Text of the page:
Late Night Daytime Vidscapes

Apropos of nothing, they might snidely snipe.

How else can the highest paid of tv slurmongers show solidarity with the betrodden?

Well, whilst unlikely myself to consume this particular content, at least this is one piece-to-camera they offer that seems with merit.

Scriptwriters have gone on strike. Principally I gather over the march of the machine, hastening to take their jobs. Which knowledge worker, creator or white collared exec hasn't felt that icy pang lately?

To help fund the indignant enforced downtime, the above quintet of late night American network frontmen donate all royalties coming the way of this dozen-episode podcast to their AI protecting cause.

They apparently promise 'more chemistry than substance'. Hoping their random gassing produces much solid engagement with flowing liquid returns.

The above screenshot, part of their launch blitz, offers an interesting take in our solution selling hybrid times.

Remember. These guys are long immersed in on-screen presentation and related imagery projection.

So how they show themselves in their video cell ought be instructive.

It does not feel a sweeping statement to suggest that almost everyone in your selling cosmos will be ᴡꜰʜ or variants thereof at least one day a week.

I sense we can take much solace in and inspiration from their visual approach for when we video call.

Perhaps the most obvious notes are the shared traits.

None look like zooming from anything resembling an office. Although that's possibly a mancave style workshop, B-R?

They all use a prominent mic.

And each wears big 'cans'. Studio style headphones, wires a-dangling.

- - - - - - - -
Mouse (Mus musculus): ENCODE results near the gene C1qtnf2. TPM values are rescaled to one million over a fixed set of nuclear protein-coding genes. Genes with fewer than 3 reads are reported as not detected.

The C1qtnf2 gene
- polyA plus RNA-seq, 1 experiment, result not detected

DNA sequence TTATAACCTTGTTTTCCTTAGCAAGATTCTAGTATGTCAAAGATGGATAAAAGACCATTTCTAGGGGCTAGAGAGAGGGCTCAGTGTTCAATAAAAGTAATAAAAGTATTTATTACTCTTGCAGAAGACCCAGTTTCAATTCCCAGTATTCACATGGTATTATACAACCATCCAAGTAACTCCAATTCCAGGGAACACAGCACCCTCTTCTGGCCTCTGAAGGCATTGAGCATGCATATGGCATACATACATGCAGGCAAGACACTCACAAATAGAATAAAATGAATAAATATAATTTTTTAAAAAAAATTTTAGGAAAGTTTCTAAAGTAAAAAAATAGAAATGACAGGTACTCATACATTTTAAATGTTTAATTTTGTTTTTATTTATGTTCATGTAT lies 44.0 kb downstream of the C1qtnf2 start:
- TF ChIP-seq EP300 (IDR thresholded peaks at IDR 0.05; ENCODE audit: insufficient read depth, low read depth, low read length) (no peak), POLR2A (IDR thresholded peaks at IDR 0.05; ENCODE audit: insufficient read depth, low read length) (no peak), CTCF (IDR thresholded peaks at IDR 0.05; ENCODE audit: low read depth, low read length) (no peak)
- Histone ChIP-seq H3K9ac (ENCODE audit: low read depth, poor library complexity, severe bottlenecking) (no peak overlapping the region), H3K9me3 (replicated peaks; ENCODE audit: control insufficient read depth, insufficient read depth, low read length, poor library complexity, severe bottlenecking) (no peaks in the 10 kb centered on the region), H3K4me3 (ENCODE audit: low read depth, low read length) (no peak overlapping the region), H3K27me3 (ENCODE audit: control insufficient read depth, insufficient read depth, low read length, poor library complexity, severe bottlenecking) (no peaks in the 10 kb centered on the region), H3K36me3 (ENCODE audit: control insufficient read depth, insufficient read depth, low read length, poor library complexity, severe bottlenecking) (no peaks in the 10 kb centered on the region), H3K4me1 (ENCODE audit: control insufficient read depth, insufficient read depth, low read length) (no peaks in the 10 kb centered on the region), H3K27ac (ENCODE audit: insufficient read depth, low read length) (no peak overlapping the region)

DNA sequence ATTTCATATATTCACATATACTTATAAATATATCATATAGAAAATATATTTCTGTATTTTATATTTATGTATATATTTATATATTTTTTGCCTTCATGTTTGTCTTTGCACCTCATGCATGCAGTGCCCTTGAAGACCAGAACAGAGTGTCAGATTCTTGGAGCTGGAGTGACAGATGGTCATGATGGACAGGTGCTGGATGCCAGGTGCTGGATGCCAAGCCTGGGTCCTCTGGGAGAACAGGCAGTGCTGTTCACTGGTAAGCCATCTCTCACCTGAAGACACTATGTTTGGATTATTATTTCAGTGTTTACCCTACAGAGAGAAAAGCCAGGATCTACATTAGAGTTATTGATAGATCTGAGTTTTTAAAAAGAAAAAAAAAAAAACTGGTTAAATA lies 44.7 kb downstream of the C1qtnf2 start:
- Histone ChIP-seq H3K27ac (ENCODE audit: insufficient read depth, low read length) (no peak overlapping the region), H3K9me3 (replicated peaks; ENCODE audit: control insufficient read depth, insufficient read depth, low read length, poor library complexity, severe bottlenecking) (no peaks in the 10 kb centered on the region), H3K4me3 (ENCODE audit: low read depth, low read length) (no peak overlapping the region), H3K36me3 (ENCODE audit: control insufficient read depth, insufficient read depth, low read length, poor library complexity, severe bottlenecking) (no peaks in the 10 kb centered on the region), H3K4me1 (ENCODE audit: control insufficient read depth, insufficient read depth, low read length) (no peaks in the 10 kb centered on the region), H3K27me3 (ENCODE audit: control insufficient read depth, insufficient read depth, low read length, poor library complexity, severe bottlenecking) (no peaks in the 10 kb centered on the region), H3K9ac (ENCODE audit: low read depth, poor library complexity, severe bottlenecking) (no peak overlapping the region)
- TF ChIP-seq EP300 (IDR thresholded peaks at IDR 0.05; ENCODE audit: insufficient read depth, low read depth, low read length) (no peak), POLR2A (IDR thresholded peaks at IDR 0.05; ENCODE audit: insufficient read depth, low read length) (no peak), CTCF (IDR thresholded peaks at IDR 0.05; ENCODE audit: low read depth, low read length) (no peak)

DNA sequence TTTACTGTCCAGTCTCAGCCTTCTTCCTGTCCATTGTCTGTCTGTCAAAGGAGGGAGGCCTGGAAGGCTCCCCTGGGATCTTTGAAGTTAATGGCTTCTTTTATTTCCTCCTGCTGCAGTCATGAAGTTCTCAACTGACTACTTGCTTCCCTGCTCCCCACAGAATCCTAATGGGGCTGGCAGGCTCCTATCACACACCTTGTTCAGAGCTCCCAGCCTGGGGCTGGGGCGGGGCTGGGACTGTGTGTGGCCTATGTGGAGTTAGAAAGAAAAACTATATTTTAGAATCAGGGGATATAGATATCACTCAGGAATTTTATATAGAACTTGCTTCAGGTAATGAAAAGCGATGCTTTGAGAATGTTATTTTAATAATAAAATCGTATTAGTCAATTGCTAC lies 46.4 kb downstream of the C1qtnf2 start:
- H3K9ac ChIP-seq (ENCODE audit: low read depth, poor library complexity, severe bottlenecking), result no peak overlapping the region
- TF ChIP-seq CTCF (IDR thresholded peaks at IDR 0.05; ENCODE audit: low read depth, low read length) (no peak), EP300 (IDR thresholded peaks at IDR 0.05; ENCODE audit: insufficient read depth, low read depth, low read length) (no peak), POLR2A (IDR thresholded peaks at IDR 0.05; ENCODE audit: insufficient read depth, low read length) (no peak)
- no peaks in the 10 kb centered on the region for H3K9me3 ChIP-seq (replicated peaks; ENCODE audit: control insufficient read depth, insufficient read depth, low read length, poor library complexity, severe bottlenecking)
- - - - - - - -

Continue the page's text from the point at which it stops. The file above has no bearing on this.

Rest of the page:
What I think they also share - and it occurs that a single frame may mislead - is that getting their camera angle right can be quite the challenge. Likewise, distance from it. Let alone for two, your relative size. And that's before we address the issue of lighting.

It also struck me that the Brummie alone chose the hostage video styling (T-L).

There's nothing wrong with this at all these days. But I do wonder if, as further sessions got taped, backdrops evolved a touch.

I note too that he potentially adopts the Rembrandt. Not sitting gun-barrel straight like a news anchor. Whether intentional or fluke here, this is a good pose to follow.

Not a single video meeting I'm on goes by without some recourse to a prop, elements of point making gestures or energy-lifting movement. How they embrace such here might also be instructive, given the moving hands of what you suspect is the speaker in this particular screenshot (T-C).

I am currently away from my main place of video. In the absence of those lab comforts, I've found a simple, 2020-type space will still suffice. These celeb performers evidently demonstrate similar thoughts.

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